Magic: The Gathering may seem overwhelming to digest if your experience with the game is limited to watching others play with no one answering any questions you might have about what’s going on.

The first and most important thing to understand about MTG is it’s a turn-based game with each turn having a set number of phases in each turn—five to be exact. Everything in MTG revolves around those phases, and phases are used to establish which players have priority when it comes to casting whatever spells they might have.

The five phases in a turn are:

  • Beginning Phase
  • Pre-Combat/First Main Phase
  • Combat
  • Post-Combat/Second Main Phase
  • Ending Phase

Each phase plays its own unique role, allowing players to perform certain actions, trigger specific abilities, and play various spells.

Beginning Phase

The Beginning Phase is the way you start your turn, and it consists of three distinct steps that can be interacted with by an opponent at instant speed if they have cards that operate in that fashion.

Those steps are untap, upkeep, and draw. The first step is when a player will untap a land or creatures they tapped to use in their prior turn. After that, the upkeep step is typically when cards that have triggered abilities will indicate you should perform a certain action.

Finally, players will draw a card and begin the first Main Phase of their turn. Often times, all three of these steps will happen quickly unless players have a specific instant-speed trick they’re attempting to pull off.

Pre-Combat Main Phase

The Pre-Combat Main Phase is a player’s first opportunity during their turn to play creatures and sorcery spells in preparation for combat.

If you’re playing a deck that has a lot of creatures with Haste, this is likely when you will put them on the battlefield to attack when your combat starts. Otherwise, you might intentionally wait until your Second Main Phase to play them.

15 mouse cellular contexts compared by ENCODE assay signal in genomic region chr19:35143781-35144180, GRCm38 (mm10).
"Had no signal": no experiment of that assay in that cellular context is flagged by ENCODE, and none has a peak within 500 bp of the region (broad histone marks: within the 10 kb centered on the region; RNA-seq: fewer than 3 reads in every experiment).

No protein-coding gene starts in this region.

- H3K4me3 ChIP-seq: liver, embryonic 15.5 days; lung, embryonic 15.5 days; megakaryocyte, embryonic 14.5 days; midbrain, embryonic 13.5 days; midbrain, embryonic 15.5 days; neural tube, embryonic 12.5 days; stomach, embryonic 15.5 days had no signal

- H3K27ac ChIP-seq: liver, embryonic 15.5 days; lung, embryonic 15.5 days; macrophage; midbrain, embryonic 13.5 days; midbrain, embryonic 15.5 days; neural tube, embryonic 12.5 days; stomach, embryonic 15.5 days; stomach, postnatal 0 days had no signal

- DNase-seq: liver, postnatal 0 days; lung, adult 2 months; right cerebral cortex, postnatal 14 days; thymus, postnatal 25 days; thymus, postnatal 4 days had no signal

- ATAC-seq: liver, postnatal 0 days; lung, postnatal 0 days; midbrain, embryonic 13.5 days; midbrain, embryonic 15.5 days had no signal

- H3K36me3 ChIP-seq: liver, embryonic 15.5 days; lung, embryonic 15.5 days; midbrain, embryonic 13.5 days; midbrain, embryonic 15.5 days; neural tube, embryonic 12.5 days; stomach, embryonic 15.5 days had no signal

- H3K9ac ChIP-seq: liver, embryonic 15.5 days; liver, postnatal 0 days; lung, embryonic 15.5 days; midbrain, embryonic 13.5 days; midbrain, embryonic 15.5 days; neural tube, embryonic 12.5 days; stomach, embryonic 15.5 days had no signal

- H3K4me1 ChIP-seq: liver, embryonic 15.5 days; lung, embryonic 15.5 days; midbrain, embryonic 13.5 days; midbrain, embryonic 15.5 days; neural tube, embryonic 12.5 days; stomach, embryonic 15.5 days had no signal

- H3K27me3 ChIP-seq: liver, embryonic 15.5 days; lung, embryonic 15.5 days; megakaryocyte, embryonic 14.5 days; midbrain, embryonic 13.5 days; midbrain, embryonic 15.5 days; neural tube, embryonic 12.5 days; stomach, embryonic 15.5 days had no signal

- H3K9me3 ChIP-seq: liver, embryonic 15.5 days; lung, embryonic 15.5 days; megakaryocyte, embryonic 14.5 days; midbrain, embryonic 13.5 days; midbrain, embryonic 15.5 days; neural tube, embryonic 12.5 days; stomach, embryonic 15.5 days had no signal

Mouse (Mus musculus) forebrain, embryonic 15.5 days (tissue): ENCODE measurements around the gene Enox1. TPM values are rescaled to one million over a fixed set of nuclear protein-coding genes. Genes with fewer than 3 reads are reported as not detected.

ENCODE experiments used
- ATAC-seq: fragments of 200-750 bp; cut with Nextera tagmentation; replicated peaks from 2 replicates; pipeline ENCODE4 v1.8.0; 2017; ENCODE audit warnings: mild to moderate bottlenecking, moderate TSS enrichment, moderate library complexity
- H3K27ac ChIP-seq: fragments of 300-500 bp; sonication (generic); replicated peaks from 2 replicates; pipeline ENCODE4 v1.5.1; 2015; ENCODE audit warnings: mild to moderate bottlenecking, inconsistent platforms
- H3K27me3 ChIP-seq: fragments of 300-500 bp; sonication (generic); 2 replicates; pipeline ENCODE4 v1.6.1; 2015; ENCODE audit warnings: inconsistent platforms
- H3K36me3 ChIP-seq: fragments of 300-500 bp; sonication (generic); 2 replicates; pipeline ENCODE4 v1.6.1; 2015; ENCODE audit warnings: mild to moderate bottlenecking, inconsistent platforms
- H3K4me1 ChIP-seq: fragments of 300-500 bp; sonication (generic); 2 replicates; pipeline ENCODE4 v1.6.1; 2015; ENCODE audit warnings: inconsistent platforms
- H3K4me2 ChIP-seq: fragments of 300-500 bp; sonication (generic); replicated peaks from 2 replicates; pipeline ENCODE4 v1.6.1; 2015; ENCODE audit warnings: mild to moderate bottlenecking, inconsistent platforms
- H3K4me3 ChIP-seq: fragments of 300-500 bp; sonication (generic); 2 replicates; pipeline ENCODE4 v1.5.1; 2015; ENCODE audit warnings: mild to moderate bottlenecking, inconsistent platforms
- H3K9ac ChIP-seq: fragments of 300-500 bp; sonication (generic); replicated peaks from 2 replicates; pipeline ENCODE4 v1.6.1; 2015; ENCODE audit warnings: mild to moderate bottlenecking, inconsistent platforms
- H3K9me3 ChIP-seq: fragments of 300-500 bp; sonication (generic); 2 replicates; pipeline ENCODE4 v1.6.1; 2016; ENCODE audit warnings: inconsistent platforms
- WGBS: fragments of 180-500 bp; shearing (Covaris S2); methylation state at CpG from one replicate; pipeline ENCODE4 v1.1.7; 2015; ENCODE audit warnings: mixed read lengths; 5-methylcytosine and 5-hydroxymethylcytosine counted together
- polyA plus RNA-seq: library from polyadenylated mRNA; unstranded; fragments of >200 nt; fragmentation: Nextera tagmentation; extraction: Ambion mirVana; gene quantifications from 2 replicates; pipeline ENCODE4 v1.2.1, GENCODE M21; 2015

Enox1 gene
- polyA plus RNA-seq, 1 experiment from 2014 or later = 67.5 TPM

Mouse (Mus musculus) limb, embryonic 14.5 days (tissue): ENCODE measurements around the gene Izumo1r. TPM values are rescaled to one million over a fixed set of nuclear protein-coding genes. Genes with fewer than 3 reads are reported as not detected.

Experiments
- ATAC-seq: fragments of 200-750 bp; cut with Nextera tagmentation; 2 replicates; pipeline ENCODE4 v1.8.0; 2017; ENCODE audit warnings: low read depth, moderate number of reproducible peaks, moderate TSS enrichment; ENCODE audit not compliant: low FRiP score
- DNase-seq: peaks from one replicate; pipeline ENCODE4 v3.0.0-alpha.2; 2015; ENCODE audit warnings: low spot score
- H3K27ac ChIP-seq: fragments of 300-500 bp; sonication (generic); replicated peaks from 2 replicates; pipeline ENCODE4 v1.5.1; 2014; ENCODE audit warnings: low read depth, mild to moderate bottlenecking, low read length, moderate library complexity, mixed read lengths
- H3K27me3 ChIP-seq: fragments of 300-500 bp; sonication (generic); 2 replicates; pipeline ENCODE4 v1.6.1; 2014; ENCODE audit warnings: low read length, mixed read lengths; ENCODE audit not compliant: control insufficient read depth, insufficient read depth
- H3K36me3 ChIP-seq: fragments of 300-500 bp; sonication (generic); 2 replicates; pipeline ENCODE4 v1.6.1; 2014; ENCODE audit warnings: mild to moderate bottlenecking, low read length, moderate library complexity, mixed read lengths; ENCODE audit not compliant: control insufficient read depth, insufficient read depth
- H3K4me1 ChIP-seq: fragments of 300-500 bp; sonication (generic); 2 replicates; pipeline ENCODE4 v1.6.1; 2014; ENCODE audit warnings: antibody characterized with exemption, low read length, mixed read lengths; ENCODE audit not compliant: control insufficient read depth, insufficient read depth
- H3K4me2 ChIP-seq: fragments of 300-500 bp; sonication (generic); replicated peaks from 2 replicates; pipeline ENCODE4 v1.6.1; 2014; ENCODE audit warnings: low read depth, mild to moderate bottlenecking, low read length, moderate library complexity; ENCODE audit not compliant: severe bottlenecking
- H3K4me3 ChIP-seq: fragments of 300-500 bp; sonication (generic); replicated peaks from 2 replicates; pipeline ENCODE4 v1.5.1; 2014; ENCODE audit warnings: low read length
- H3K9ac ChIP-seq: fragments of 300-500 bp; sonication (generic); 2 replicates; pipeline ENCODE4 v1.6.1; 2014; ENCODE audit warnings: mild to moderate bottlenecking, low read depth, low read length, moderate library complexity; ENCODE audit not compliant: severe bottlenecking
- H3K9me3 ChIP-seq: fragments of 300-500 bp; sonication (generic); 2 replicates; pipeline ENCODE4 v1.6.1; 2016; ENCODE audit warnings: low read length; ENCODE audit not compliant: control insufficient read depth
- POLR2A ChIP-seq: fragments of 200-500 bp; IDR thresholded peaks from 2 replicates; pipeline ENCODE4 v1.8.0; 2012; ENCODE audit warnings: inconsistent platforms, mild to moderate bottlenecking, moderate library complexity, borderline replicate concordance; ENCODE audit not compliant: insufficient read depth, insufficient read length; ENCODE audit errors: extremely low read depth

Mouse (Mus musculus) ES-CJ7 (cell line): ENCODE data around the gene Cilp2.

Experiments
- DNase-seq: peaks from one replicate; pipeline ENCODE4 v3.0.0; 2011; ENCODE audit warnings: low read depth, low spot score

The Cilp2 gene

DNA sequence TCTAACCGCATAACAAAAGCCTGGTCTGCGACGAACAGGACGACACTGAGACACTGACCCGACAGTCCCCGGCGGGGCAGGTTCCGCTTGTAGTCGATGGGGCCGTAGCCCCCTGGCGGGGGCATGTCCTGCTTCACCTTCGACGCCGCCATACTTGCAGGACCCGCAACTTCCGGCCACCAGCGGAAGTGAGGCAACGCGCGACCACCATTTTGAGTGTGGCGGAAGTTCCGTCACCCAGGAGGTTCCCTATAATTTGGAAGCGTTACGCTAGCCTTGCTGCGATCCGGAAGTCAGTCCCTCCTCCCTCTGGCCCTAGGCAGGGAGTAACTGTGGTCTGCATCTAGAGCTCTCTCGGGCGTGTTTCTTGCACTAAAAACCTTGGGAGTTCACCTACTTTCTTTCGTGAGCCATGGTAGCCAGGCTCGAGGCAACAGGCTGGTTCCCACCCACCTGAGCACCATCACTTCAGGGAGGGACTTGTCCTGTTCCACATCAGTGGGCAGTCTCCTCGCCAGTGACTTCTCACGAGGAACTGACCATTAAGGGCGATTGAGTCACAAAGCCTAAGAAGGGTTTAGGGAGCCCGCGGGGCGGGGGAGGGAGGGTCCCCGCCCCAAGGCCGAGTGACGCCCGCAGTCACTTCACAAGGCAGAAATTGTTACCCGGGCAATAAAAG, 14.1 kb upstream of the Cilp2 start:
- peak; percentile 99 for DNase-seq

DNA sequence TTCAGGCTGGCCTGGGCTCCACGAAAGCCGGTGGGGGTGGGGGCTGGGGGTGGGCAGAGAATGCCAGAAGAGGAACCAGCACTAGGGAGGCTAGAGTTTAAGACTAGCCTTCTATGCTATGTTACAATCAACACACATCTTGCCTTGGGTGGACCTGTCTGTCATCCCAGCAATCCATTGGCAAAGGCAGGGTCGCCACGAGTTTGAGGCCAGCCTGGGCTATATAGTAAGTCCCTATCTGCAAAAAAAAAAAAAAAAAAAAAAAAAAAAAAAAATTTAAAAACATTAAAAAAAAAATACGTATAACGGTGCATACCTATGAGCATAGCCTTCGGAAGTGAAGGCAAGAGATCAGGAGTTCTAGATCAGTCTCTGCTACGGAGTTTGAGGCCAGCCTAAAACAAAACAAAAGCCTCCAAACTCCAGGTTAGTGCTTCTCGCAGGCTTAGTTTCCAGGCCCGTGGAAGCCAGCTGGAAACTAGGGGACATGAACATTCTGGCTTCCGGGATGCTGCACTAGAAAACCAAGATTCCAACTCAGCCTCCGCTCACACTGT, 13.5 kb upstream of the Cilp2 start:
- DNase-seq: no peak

Players can only play sorcery-speed spells during their Main Phases.

Combat Phase

Combat is perhaps the most complicated phase in MTG, consisting of five steps. Once a player ends their Main Phase, they will begin combat, and if any cards have triggered abilities that come with the start of combat, those triggers are addressed prior to the declaration of any attackers.

The next step in the phase is to declare attackers. This is when the person whose turn it is may decide what creatures they would like to attack with. Once the player has established every creature they would like to attack with, their opponent may respond with any instant-speed spells.

Naturally, the following step is for the opponent to declare blockers. At this point, the defending player positions their creatures in the formation they would like to block with. After they set their blockers up, players are again allowed to respond to the declaration with instant-speed actions prior to combat damage going through.

The Combat Damage step is when all the action happens. At this time, all attacking and defending creatures deal damage in respect to their power. If any creatures have First Strike or Double Strike, they will deal their damage prior to normal damage being dealt.

The End of Combat step is used to address any triggers that might be on the stack following the assignment of damage. It is effectively the cleanup phase of combat in which players remove creatures and planeswalkers that may have been a casualty of combat.

Post-Combat Main Phase

This phase plays out the same way your Pre-Combat Main Phase does. It is a player’s final opportunity to play any sorcery-speed spells before their next turn.

Frequently, players will wait until this part of their turn to use their mana on sorcery-speed spells because it allows them the opportunity to hold onto their mana for potentially critical interactions during the combat phase.

Ending Phase

This phase starts with the End step, which addresses any “end of turn” triggers a player’s permanents might have.

That is followed by the cleanup phase of the turn. At this point, if the player whose turn it is has more than seven cards in their hand, they are required to discard cards until they have only seven. This is also the point at which all damage to creatures is removed. Cleanup doesn’t use the stack, and once it ends, the next player’s Beginning Phase starts.